Monday, January 28

Tax Return :(

In the UK, when starting your own small company you have a choice between forming a Limited Company (known as Company Name Ltd.) which is a separate legal entity (I assume very similar to the LLC in the US) or you can set up as a self-employed person (either as a sole trader or in a partnership) where the company is actually just yourself earning some money under a trading name.

When I set up Reiver Games back in July 2006, after getting some advice from Business Link, a now defunct government scheme to give free advice to new businesses, I chose the sole trader route - technically, Reiver Games was: Jackson Pope trading as Reiver Games.

Since at the time I was only setting up the business to try and sell 100 copies of Border Reivers that I was going to lovingly craft by hand, I wanted to keep things as cheap as possible. Setting up a limited company required paying someone to incorporate it, and then paying every year for employees liability insurance and to get an accountant to audit your books. All costs I could do without.

Setting up as a sole trader was much easier: open some bank accounts, create a website and tell HMRC (our equivalent of the IRS) that I was now self-employed as well as an employee and job done. As a self-employed person I would also have to start filling in a tax return every year. In the UK if you are just an ordinary wage-slave, paying taxes straight out of your pay cheque every month (PAYE) you don't need to file a tax return, but self-employed people do.

We have to file our tax returns by the end of January the year after the tax year we're filing for. So at the end of this month I have to file a tax return for the tax year from 6th April 2011 to the 5th April 2012. Reiver Games ceased trading in July 2011 and I finally closed all the bank accounts in November 2011, so this is the last time I'll have to file a tax return I hope.

While I was running Reiver Games (especially during the period when I was doing it full-time) I tried to keep on top of doing my books as I went along, then filing a tax return wasn't too onerous: read some numbers of the annual totals and that was pretty much it. Once I went back to work and Reiver Games was clearly going down the pan it was a bit harder to summon the enthusiasm for staying on top of my books, so filing a tax return turned into frantically catching up on the books, then filing a tax return at the last possible minute. It was like that last January and again this year. I've been doing it during the evenings over the last week or two after The Baby had gone to bed and finally finished and submitted it last night. Theoretically, HMRC will notice I've ceased being self-employed and remove the need to fill in a tax return, though they might need some prodding...

Needless to say, on top of the books, I've got pretty much nothing done on Codename: Vacuum the last couple of weeks, but I've still been having lots of ideas to try out. Now these damn books and tax return are out of the way I'll have to give them a whirl.

Monday, January 21

Codename Vacuum: Belatedly Getting Feedback

I had the idea for Codename: Vacuum about fifteen months ago now. It got its first proper play at Games Night during February last year then nothing really until July when I played it with my friend Paul whose Games Night I attended twice a week for most of our five year sojourn in York. Since October last year it's been played at least once a week as I try to iron out the kinks and fix the balance issues.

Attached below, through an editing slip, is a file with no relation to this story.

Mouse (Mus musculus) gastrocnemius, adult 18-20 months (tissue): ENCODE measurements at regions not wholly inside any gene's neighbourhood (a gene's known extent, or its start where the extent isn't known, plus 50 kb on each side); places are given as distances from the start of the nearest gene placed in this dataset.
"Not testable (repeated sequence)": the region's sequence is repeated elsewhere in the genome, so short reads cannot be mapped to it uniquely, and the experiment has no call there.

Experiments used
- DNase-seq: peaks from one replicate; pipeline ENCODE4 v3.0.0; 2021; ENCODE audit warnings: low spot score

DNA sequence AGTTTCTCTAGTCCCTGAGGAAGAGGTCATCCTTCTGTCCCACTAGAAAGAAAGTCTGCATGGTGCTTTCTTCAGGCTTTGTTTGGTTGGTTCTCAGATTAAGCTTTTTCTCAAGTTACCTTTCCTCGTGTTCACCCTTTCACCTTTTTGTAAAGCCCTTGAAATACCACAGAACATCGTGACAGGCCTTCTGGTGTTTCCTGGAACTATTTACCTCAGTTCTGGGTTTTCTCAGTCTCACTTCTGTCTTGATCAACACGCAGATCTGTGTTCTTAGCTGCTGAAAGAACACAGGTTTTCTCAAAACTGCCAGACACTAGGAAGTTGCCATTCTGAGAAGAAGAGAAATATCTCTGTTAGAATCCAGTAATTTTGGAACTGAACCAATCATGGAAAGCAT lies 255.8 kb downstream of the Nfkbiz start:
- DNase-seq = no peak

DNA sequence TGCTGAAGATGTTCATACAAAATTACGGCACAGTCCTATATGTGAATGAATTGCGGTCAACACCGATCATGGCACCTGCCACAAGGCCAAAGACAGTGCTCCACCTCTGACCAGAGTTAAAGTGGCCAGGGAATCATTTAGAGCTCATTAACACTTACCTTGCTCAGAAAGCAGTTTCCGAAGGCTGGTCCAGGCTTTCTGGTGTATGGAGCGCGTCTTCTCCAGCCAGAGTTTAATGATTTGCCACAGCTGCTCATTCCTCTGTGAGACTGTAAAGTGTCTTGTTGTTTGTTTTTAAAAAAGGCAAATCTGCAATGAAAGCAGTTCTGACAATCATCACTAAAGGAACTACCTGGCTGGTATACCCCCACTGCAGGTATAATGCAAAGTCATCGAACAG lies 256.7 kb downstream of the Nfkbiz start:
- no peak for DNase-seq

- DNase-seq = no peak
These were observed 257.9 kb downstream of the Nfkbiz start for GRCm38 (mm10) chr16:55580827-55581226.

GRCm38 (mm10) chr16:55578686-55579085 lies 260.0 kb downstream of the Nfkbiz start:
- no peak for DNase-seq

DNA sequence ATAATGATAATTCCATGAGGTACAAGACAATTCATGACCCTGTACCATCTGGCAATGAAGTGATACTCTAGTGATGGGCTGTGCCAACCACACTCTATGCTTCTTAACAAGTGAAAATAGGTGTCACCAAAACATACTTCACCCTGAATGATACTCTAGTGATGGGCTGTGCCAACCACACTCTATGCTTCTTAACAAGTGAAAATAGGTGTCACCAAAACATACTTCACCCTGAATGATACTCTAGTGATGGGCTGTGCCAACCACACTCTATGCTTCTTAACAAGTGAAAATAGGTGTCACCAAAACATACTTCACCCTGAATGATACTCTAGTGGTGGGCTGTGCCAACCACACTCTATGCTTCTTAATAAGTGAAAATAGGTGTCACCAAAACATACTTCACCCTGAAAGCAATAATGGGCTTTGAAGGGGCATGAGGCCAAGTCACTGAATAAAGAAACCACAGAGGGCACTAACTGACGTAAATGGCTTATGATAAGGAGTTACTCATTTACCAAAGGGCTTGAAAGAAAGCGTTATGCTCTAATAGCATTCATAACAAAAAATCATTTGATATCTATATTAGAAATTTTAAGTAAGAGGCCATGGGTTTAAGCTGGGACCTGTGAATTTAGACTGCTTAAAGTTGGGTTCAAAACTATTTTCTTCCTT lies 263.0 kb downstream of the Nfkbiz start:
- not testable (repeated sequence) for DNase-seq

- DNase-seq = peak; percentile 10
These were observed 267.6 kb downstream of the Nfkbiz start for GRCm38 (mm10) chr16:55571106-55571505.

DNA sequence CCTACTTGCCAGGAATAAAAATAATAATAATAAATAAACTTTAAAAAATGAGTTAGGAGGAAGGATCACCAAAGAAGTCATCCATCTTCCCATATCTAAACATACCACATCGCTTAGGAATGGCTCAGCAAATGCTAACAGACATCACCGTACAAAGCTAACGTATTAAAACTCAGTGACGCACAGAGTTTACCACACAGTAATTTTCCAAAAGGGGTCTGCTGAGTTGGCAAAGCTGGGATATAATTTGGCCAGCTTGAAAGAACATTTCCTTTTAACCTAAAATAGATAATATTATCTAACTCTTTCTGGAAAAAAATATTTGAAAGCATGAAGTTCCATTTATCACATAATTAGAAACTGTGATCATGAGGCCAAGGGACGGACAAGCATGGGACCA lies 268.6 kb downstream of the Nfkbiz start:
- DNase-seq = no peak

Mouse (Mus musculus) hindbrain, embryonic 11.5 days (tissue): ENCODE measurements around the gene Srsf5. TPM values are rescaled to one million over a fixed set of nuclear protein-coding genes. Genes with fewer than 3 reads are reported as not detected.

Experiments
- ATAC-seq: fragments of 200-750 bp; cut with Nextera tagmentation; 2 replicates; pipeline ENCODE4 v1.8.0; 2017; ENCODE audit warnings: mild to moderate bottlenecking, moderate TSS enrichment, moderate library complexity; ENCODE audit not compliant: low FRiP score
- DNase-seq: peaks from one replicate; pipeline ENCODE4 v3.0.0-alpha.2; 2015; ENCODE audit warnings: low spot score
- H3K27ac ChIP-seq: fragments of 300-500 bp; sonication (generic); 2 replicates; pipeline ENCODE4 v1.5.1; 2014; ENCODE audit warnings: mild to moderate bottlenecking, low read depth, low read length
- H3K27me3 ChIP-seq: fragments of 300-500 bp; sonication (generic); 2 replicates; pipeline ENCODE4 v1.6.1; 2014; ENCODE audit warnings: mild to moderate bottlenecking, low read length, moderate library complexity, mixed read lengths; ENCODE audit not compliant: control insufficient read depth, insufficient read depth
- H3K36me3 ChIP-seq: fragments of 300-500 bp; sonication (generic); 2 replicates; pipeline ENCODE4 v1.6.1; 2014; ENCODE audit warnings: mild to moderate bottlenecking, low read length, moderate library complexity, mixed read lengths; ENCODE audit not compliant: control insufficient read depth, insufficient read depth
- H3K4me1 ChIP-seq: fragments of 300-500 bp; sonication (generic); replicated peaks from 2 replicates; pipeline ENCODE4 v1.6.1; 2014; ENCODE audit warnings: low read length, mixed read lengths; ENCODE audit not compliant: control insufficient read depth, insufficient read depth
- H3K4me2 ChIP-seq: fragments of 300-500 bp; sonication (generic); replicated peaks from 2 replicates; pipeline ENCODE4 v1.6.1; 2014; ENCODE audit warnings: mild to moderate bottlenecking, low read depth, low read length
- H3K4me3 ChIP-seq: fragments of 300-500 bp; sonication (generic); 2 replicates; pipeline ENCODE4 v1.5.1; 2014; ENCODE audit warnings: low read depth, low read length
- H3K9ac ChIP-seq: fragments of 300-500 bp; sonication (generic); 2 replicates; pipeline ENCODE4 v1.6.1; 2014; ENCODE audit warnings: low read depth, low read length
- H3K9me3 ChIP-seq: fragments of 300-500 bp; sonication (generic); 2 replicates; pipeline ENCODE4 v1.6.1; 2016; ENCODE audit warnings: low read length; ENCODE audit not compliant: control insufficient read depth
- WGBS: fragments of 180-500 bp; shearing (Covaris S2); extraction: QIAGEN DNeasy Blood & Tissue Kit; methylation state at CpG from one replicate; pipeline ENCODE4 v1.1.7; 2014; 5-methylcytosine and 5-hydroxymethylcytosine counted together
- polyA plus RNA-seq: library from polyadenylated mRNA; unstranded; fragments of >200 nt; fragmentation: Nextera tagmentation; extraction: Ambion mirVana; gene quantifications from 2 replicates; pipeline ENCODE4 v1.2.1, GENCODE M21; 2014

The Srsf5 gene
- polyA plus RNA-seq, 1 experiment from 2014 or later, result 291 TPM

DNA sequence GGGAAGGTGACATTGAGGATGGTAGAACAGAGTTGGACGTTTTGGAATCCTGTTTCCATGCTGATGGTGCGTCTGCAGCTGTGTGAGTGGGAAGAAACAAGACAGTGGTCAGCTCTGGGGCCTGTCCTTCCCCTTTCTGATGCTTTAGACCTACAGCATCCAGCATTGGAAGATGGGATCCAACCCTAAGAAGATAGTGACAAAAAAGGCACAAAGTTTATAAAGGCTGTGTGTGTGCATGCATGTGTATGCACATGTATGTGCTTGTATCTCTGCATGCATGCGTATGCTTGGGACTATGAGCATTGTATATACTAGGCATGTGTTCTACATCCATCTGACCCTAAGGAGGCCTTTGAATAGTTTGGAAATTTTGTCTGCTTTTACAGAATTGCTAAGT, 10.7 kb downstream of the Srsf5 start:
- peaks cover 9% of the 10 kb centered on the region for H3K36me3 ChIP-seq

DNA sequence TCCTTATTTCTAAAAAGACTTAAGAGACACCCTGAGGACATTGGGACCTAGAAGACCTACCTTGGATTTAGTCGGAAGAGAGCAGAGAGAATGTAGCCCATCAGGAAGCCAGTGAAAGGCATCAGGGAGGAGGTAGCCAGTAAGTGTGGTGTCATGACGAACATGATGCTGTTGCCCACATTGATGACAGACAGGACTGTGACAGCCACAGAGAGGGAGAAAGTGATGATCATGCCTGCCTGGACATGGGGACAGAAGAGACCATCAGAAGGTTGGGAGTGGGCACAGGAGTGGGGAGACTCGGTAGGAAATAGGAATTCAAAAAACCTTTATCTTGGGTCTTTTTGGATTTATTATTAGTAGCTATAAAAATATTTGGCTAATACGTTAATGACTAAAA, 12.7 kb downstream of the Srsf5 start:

The first play was, to my mind, disastrous: the game lasted many hours and the play was dragged out by numerous discussions about things that could be changed about it, most of which would have completely changed it, certainly radically altering it from the game I first had (and still have) in mind. The second went much better with my friend Paul who had been one of my key playtesters during my Reiver Games days.

Since then, I've tried to focus on playing the game a lot with friends at work and at Games Night (there is a large overlap between those groups of people). The focus has been on teaching people the game and me personally working out which decks/cards are weak. Every month or so I've printed out a new version of the game incorporating potential fixes to the problems I've found.

Wary of the wealth of wildly restructuring ideas I had at the first public test, I've not been asking my playtesters for much in the way of feedback - I've just been using them as opponents to enable me to test the game and spot potential problems/weaknesses.

Obviously, this is a pants way to proceed, but it got me over the hump of not playing the game and has allowed me to make three or four complete revisions of the game, each of which I think is slightly better than the last. But playtesting is not just for playing the game - it's also for gathering feedback and I've been doing very little of that.

My current playtest crew for Vacuum is a core of four people who seem genuinely keen to play it. Dave has played it getting on for ten times I think, and gives me a good run for my money, winning as many (if not slightly more!) games than I do. The other three have probably played two or three times each, and I don't think any of them have beaten me yet (though I might be remember that wrong!). I'm now asking these core guys for really critical feedback after games in the hope I can use this information to hone the game still further and address the weaknesses of the game as a whole.

Possibly more interesting and useful would be feedback from the five or six people who've played it once or twice and don't seem particularly keen to play it again. What is it about the game that they don't like or do they have any ideas what it is about the game that doesn't excite them? I need to gather that feedback too, but I need to do it without seeming to be pulling them up for their lack of interest. How to do that, I'm not sure yet.